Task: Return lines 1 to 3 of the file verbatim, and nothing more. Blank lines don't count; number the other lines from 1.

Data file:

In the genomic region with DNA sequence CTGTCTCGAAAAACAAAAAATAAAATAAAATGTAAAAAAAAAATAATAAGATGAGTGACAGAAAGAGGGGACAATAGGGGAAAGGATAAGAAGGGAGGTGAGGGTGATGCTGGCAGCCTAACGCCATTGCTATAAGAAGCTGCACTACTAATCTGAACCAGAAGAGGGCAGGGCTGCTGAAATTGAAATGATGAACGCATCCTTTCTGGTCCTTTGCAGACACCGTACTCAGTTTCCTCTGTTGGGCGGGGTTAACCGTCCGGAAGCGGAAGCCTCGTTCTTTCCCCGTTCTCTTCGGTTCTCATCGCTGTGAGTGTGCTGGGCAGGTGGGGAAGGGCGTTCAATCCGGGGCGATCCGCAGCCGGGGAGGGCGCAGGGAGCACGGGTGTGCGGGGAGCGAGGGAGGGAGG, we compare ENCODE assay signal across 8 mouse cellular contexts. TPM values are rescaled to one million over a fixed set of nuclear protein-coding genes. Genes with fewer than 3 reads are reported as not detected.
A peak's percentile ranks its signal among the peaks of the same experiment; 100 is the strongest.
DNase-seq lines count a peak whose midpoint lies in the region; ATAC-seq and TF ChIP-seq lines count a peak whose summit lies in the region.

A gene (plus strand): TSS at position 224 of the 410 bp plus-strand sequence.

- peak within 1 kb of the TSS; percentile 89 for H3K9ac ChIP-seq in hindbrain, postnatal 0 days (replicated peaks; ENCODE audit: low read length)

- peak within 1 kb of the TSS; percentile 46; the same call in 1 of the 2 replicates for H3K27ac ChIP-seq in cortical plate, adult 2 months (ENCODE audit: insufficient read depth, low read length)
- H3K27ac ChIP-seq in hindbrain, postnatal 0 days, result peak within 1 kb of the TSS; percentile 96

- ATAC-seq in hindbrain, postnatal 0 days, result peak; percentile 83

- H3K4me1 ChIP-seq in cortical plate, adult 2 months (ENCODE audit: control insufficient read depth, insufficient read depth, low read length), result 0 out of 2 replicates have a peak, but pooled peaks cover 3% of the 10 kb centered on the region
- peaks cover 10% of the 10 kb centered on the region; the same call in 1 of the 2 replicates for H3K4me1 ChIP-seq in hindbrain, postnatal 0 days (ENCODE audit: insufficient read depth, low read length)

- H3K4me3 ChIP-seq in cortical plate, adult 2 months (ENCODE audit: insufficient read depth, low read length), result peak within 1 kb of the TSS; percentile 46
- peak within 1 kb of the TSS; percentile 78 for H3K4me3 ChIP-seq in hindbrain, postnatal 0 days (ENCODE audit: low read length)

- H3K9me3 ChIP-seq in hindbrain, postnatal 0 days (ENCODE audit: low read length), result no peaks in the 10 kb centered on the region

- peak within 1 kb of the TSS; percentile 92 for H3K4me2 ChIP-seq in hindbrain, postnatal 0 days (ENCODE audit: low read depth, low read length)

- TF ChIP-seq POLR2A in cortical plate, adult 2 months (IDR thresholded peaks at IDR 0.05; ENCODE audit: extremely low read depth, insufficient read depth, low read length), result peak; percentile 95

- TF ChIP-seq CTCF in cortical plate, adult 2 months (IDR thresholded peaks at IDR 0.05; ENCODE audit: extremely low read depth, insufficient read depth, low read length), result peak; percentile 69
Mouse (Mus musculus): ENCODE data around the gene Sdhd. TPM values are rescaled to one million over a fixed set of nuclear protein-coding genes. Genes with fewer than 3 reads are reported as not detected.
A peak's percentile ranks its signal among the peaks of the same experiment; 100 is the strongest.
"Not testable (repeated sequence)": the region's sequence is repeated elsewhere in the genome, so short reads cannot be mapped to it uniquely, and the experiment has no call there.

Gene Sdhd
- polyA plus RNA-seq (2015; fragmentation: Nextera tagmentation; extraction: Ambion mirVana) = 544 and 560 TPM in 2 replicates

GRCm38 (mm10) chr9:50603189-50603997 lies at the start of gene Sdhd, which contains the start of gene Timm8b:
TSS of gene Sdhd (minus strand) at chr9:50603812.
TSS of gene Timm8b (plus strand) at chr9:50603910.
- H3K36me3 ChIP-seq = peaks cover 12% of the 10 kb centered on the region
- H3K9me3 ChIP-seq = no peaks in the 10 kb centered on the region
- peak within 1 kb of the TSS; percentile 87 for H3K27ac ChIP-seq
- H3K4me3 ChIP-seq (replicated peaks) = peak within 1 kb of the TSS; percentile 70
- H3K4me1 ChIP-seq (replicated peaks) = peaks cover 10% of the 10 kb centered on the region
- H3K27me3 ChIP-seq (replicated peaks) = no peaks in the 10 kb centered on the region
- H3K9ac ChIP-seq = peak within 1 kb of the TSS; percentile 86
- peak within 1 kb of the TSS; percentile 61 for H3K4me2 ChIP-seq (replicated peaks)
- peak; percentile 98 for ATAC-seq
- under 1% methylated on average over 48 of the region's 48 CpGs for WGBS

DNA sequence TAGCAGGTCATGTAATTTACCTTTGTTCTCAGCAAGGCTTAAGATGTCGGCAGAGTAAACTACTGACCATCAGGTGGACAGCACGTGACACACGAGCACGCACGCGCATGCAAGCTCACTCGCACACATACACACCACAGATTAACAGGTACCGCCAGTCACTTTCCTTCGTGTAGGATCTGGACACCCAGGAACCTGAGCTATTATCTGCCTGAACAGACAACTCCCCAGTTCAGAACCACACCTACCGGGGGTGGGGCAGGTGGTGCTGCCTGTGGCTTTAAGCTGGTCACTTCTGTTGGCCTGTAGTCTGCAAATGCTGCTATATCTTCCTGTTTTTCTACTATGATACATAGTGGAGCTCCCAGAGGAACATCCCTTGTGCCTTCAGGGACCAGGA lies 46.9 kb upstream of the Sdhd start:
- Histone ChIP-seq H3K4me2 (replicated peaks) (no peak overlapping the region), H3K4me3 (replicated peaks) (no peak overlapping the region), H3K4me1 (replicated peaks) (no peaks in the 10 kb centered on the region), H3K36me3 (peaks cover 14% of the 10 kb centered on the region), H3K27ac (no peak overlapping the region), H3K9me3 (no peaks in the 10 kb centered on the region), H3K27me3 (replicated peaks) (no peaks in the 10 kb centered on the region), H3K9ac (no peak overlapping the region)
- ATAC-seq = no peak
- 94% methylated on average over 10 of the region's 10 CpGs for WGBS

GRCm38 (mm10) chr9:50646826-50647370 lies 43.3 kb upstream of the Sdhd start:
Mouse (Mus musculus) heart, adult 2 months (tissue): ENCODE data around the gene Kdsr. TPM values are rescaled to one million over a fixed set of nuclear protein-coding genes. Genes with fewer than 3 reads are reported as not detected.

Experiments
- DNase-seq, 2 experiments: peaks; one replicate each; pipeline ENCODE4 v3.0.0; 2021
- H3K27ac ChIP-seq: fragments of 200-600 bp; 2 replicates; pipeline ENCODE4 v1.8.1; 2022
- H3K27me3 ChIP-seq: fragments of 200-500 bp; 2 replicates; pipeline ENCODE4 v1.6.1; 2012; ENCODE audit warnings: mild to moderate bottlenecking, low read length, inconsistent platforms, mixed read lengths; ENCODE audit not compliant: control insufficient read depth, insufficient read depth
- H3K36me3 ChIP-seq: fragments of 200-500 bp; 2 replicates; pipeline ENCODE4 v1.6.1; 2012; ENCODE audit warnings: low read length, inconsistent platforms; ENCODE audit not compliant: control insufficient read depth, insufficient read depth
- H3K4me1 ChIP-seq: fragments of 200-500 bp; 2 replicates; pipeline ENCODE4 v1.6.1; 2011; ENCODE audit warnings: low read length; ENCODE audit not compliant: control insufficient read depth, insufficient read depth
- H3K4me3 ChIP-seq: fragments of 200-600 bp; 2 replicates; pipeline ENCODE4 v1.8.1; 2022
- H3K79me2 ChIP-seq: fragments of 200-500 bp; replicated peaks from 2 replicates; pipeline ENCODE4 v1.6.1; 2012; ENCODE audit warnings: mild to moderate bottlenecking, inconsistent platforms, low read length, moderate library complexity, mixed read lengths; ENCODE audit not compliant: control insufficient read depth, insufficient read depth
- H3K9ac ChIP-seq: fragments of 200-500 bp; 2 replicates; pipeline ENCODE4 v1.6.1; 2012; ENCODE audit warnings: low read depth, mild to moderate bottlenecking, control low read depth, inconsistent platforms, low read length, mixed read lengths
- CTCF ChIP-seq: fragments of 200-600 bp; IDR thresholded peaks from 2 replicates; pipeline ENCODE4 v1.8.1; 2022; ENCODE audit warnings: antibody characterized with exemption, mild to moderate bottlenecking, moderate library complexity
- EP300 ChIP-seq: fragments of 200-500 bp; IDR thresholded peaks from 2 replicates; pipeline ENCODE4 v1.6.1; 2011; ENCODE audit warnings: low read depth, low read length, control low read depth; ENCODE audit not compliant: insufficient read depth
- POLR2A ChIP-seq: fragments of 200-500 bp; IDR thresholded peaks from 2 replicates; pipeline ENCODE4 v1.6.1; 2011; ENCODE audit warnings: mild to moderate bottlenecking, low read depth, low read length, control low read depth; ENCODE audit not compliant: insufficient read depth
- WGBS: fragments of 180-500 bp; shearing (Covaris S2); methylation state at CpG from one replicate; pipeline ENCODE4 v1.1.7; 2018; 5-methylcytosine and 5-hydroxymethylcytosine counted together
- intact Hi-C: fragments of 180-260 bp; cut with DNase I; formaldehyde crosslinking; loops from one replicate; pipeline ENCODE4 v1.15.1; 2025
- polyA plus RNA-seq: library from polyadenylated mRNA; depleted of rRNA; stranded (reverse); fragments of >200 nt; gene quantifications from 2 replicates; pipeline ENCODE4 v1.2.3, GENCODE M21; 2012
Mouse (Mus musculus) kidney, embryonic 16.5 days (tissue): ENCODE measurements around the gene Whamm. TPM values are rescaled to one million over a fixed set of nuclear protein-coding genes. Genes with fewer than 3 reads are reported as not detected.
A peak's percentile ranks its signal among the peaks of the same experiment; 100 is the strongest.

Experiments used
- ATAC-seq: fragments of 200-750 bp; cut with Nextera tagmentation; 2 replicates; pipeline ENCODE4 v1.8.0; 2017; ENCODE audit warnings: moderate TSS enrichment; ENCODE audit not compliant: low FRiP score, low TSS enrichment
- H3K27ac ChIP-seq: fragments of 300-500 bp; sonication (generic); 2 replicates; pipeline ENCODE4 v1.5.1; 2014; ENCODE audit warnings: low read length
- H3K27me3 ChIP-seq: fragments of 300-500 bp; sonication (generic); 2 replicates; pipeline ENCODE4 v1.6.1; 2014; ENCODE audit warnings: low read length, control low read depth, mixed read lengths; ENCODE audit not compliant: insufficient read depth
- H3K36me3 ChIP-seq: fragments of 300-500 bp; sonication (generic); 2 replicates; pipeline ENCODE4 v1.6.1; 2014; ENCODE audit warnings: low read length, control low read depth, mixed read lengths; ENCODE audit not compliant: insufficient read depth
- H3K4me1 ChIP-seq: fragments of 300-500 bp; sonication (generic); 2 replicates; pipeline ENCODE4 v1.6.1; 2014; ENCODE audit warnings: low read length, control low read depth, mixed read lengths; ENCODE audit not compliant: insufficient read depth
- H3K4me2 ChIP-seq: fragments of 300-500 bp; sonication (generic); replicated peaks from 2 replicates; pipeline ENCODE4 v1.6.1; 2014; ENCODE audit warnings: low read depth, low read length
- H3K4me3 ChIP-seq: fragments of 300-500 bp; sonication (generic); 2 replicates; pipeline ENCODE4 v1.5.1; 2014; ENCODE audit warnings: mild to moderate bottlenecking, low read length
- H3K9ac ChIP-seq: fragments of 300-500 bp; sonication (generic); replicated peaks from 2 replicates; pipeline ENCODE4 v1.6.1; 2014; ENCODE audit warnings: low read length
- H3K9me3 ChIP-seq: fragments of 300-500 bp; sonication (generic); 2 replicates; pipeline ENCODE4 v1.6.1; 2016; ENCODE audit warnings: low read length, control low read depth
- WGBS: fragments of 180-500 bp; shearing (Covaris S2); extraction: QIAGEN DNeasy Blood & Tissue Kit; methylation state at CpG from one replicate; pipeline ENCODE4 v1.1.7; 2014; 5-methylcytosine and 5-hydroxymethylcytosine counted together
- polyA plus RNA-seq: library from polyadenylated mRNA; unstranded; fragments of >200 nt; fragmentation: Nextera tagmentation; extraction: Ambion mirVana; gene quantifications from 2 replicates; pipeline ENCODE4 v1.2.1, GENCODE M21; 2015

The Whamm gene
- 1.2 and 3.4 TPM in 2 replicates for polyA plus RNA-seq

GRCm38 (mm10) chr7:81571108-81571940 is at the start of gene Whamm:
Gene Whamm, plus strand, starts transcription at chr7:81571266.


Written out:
In the genomic region with DNA sequence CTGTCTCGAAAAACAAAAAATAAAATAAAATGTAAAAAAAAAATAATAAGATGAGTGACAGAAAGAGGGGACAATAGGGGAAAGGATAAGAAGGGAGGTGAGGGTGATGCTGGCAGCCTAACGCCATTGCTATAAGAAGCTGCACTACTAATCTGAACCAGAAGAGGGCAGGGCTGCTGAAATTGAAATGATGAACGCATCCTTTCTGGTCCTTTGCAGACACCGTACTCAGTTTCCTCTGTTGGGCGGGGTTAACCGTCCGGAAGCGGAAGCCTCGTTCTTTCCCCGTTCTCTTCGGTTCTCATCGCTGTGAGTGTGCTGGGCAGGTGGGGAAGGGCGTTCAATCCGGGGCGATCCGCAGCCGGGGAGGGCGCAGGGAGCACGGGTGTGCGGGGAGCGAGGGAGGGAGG, we compare ENCODE assay signal across 8 mouse cellular contexts. TPM values are rescaled to one million over a fixed set of nuclear protein-coding genes. Genes with fewer than 3 reads are reported as not detected.
A peak's percentile ranks its signal among the peaks of the same experiment; 100 is the strongest.
DNase-seq lines count a peak whose midpoint lies in the region; ATAC-seq and TF ChIP-seq lines count a peak whose summit lies in the region.